Approximately five minutes after Gibson exited the apartment and began walking towards his home, appellant caught up to him and tried to give him a knife with a broken handle. When Gibson refused to take the knife, appellant threw it down a nearby sewer drain. Appellant and Gibson walked together to appellant's residence, where appellant further threatened Gibson that if he ever said anything about what he had seen, appellant would implicate Gibson in the murder.

The next morning, the victim's young children discovered their mother's dead body and summoned a nearby pedestrian. After entering the apartment and observing the victim, the pedestrian called the police. The police arrived shortly thereafter and found the victim on her bed. An autopsy was conducted, revealing that the victim had suffered blunt force trauma injuries to her head and had been stabbed fifty-eight times in her chest, back and abdomen, fifteen times in her face, and twenty-eight times in her torso. Also, her throat had been slit.

On the front door of the victim's apartment, Lancaster County police officers collected a bloody fingerprint sample. Expert testimony established a match between this fingerprint and fingerprints that had been taken from appellant. During the autopsy of the victim, a pubic hair was recovered from the victim's vagina. Expert testimony established that this hair shared the same "microscopic characteristics" as hair samples taken from appellant in 1988 and 1992,3 and that it was "very unlikely" to find two individuals who shared the same microscopic characteristics. The testimony also established that the hair sample from the victim's vagina was inconsistent with Gibson's hair type.

In late 1991, over four years after the murder had occurred, Gibson informed police that appellant had killed the victim. Gibson testified that he reported the murder at that late date because he was tired of being threatened and afraid. In February of 1992, in spite of appellant's repeated denials of involvement and denials that he had ever been in the victim's apartment, appellant was arrested and charged with the murder. At the time of his arrest, appellant again denied that he had ever been in the victim's apartment or that he even knew the victim. However, at trial, appellant testified that he had engaged in consensual intercourse with the victim but that Gibson had subsequently killed her.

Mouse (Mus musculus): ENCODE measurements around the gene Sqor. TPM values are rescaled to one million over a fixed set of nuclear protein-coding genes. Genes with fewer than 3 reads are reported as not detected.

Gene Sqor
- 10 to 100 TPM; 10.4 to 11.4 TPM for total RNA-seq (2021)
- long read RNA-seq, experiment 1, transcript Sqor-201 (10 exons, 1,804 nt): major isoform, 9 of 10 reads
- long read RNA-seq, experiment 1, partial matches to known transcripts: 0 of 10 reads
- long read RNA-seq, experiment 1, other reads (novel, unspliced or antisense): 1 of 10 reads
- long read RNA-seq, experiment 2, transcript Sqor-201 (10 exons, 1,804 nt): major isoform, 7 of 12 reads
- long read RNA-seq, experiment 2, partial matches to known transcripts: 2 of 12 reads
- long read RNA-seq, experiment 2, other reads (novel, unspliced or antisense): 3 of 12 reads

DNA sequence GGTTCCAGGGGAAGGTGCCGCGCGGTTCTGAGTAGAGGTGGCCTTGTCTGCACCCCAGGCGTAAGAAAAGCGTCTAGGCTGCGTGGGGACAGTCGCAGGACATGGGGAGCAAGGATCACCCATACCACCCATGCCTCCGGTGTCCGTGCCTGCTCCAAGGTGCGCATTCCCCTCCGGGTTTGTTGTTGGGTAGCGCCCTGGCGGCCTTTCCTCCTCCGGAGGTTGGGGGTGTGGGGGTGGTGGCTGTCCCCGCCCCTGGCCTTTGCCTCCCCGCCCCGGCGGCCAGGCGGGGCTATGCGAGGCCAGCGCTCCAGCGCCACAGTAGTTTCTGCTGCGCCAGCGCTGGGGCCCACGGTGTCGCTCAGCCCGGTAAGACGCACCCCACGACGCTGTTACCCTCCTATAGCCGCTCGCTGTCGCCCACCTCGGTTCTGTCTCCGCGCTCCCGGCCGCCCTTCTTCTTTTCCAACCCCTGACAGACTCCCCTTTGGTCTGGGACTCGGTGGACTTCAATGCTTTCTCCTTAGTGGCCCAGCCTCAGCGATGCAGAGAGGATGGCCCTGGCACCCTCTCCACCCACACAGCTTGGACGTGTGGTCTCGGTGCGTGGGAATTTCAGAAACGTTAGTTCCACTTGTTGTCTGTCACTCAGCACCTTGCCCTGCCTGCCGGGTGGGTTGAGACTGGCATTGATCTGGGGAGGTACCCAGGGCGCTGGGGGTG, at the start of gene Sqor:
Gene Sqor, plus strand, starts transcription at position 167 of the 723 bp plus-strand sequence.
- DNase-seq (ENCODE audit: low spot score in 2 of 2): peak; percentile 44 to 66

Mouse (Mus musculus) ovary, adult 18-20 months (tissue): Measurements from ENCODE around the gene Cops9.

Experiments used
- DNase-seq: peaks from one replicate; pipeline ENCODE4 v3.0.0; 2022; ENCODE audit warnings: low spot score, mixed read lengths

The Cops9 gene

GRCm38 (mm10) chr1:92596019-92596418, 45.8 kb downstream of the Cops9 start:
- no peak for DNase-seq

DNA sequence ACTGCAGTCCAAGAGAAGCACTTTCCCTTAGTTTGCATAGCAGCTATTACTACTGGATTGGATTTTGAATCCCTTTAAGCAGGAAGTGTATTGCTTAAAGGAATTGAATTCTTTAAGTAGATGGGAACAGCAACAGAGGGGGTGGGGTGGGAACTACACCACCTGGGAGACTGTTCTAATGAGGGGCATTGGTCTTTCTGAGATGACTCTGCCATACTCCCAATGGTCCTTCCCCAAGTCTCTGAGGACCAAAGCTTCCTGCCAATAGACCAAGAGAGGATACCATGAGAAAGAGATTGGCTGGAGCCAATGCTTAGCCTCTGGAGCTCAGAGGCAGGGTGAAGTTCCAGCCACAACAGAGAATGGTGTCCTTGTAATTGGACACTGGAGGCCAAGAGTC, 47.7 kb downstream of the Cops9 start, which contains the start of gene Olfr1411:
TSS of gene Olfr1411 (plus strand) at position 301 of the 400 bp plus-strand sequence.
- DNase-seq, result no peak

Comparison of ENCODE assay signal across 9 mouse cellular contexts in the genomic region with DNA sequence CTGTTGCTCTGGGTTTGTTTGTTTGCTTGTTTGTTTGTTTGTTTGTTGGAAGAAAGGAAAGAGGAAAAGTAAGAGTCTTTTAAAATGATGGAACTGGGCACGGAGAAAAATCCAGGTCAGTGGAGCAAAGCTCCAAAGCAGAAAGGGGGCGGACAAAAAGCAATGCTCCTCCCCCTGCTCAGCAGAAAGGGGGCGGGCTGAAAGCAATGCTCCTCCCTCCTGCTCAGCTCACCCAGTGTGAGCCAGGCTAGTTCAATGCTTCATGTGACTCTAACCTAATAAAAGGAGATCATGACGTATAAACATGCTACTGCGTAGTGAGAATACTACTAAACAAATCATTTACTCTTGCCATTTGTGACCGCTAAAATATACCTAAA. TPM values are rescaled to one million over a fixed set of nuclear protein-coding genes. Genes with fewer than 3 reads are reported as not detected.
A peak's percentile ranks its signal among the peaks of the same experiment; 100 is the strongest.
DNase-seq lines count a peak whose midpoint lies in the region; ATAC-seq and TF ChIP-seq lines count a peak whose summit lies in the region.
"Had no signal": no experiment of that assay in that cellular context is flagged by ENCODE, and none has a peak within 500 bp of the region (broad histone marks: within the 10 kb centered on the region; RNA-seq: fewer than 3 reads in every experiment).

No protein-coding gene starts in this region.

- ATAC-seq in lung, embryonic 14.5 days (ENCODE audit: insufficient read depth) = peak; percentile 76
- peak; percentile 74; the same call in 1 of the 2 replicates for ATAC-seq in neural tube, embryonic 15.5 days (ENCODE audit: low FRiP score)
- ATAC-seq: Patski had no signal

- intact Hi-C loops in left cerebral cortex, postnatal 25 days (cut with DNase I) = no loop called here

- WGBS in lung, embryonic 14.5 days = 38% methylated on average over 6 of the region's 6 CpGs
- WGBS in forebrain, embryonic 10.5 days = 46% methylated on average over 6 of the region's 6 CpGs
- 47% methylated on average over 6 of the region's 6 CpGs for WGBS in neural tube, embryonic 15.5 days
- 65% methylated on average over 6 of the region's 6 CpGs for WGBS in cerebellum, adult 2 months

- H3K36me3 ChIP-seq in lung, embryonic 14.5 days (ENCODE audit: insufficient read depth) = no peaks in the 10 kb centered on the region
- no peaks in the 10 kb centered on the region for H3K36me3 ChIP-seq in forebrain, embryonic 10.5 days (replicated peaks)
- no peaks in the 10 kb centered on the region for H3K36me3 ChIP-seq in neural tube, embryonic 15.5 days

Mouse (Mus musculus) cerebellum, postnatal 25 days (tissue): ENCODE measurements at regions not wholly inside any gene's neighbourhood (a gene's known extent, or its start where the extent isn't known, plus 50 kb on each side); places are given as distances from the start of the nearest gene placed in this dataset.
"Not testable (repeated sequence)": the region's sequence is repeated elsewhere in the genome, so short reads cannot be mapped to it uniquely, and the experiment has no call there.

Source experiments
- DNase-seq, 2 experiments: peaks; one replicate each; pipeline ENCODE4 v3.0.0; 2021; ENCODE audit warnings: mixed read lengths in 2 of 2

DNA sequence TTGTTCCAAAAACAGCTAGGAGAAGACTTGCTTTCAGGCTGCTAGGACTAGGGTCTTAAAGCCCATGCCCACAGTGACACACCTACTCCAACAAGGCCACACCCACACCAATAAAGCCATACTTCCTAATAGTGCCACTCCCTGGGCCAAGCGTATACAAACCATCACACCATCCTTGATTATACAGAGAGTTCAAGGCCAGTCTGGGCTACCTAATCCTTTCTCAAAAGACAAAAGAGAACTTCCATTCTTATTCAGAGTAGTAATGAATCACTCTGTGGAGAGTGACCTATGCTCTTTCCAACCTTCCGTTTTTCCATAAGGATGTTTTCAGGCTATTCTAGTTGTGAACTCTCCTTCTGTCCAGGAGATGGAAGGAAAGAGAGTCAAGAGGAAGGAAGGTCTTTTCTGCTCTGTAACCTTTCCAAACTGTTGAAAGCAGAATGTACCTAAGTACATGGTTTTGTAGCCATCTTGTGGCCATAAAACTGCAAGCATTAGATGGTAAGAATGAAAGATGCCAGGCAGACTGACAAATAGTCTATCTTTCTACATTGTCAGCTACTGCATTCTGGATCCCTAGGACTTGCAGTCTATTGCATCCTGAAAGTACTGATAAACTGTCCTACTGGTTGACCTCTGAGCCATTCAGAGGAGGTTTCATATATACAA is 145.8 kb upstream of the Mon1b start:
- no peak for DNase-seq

The aforementioned evidence, viewed in the light most favorable to the Commonwealth as verdict winner, is sufficient to establish beyond a reasonable doubt that appellant deliberately stabbed the victim over one hundred times, including multiple stabbings on vital parts of the victim's body. In light of the overwhelming physical evidence, which corroborated Gibson's eyewitness testimony, the jury was entitled to disbelieve appellant's account of the night in question, which itself conflicted with appellant's prior accounts. The jury was entitled to infer appellant's specific intent to kill based on, inter alia, his use of a deadly weapon upon a vital part of the victim's body. See Commonwealth v. Butler, 446 Pa. 374, 378, 288 A.2d 800, 802 (1972). Thus, the evidence is sufficient to establish that appellant unlawfully and deliberately caused the victim's death. See 18 Pa.C.S. § 2502(d); Commonwealth v. Mitchell, 528 Pa. 546, 550, 599 A.2d 624, 626 (1991).